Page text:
Lilium longiflorum is bulbous herb about 90 centimeters high. Stems are erect, unbranched and green. Leaves are alternate, simple, sessile, linear-lanceolate, up to 15 centimeters long. Flowers are trumpet-shaped, fragrant and showy. Corolla is white with a light purple streak on the outside; pollen is yellow.
- On open grassy slopes.
- Cultivated in Batangas, Baguio and the Mountain Province and other highly elevated areas.
- Bulbs contain steroidal glycosides and polyphenols.
- Studies have isolated steroidal saponins and alkaloids.
- Lipid peroxidation and cyclooxygenase enzyme inhibitory assays found kaempferol (1), kaempferol glycosides (2, 3, 4, 8, 9 and 10), quercetin glycosides (5, 6, and 7), a regaloside (11), a chalcone (12) and a fatty acid fraction (13.) (see study below) (7)
- Bulb is considered antiasthmatic, antitussive, expectorant, sedative and tonic.
- Studies have shown hepatoprotective, antioxidant, anticancer, hypoglycemic, hypolipidemic properties.
Edibility / Culinary
Flowers, leaves, roots are reportedly edible.
- No known folkloric medicinal use in the Philippines.
- Elsewhere, the bulb reported to be used for coughs, hemoptysis, insomnia.
- Perfumery: Essential oil from the flowers used in perfumery.
• Phenolic Glycosides: Three bitter principles were isolated from the bulb scales of Lilium longiflorum. (2)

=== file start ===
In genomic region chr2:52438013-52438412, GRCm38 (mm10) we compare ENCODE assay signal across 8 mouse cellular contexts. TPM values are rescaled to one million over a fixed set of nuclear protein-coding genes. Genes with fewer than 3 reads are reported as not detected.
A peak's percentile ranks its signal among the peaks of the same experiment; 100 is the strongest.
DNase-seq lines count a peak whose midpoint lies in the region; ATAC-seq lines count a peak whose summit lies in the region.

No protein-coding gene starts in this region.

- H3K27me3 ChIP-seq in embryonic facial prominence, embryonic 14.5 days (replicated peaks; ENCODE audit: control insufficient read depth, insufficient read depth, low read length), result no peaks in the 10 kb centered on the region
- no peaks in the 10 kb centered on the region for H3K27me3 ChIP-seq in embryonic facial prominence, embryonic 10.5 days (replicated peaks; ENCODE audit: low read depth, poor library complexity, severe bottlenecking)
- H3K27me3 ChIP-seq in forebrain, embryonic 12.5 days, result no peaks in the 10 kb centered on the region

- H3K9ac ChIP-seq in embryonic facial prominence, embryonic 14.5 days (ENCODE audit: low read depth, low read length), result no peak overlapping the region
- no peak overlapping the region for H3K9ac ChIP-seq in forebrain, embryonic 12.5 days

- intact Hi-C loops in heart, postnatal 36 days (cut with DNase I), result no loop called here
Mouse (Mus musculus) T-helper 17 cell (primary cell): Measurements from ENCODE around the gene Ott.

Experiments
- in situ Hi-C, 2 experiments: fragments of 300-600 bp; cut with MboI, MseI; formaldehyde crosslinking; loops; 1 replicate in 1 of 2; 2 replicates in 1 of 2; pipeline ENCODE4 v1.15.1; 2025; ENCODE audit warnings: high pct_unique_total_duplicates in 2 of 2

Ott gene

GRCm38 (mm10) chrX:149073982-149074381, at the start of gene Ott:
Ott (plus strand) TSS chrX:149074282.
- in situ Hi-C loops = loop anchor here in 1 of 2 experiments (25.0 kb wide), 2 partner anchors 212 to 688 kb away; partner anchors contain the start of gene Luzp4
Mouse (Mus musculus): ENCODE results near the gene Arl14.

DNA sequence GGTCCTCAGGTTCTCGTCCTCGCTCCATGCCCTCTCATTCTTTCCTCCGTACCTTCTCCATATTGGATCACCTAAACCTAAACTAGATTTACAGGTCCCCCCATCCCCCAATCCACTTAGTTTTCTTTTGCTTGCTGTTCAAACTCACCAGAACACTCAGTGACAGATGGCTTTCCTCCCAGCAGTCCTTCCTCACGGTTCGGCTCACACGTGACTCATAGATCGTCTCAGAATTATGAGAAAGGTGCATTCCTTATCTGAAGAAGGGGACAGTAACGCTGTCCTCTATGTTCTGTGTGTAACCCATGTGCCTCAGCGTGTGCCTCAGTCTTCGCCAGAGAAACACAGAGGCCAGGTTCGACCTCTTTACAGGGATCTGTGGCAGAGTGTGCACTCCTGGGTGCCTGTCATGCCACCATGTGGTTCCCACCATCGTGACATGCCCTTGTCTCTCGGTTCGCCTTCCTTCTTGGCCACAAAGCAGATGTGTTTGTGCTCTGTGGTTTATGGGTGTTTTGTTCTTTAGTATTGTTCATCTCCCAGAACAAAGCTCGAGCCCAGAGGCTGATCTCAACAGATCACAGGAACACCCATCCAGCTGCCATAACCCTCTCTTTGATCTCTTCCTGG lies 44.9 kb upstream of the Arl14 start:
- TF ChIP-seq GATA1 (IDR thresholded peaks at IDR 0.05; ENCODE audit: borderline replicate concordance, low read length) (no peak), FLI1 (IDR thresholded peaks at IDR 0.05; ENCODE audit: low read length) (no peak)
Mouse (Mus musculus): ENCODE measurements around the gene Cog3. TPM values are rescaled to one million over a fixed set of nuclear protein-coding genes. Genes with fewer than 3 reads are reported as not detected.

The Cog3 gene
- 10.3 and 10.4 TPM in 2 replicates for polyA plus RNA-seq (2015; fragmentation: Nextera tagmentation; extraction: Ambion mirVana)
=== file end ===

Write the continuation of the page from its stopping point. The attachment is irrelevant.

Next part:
• Anti-Cancer / Cytotoxic: Preliminary studies have shown the extracts from bulbs to be significantly cytotoxic to MCF-7 breast cancer cells and HL-60 leukemia cells. Study yielded steroidal glycosides, two of which are steroidal glycoalkaloids, three are furostanols.
• Hypoglycemic / Hypolipidemic: Study isolated steroidal glycosides from an extract from the bulbs of Lilium longiflorum that reduced blood glucose and body weight in lab mice on a high fat diet. Study is on-going to confirm or identify the active ingredients with hypoglycemic and hypolipidemic effects in the mouse model. (5)
• COX-1 Inhibition / Lipid Peroxidation Inhibition: Lipid peroxidation and cyclooxygenase enzyme inhibitory assays found kaempferol (1), kaempferol glycosides (2, 3, 4, 8, 9 and 10), quercetin glycosides (5, 6, and 7), a regaloside (11), a chalcone (12) and a fatty acid fraction (13.) Compound 1 showed the highest COX-1 inhibition (94.1%) followed by 3, 8, and 12. Results suggest kaempferol and quercetin flavonoids contribute to the medicinal properties of Easter lily flowers. (7)
• Hepatoprotective / Bulbs: Study evaluated a hydroalcoholic crude bulb extract (CB) and a steroidal glycoside-rich 1-butanol extract prepared from bulbs of Easter lily for hepatoprotective activities in a type 2 diabetic mouse model. Results suggest steroidal glycosides 1-5 may play a role in the hepatoprotective activity of the BuOH extracts, while TC measurements and OGTT results suggest that other constituents in the CB extract are responsible for hypocholesterolemic and hypoglycemic activity. (8)
• Ginseng Essence / Hepatoprotective: Lilium longiflorum is one of four medicinal and edible herbs (Panax ginseng, Panax quinquefolius, Nelumbo nucifera) in formulation called Ginseng Essence (GE). Study evaluating the hepatoprotective effect of GE in CCl4-induced liver inflammation and fibrosis Wistar rats showed amelioration of AST and ALT elevations and albumin decline through attenuation of oxidative stress. (9)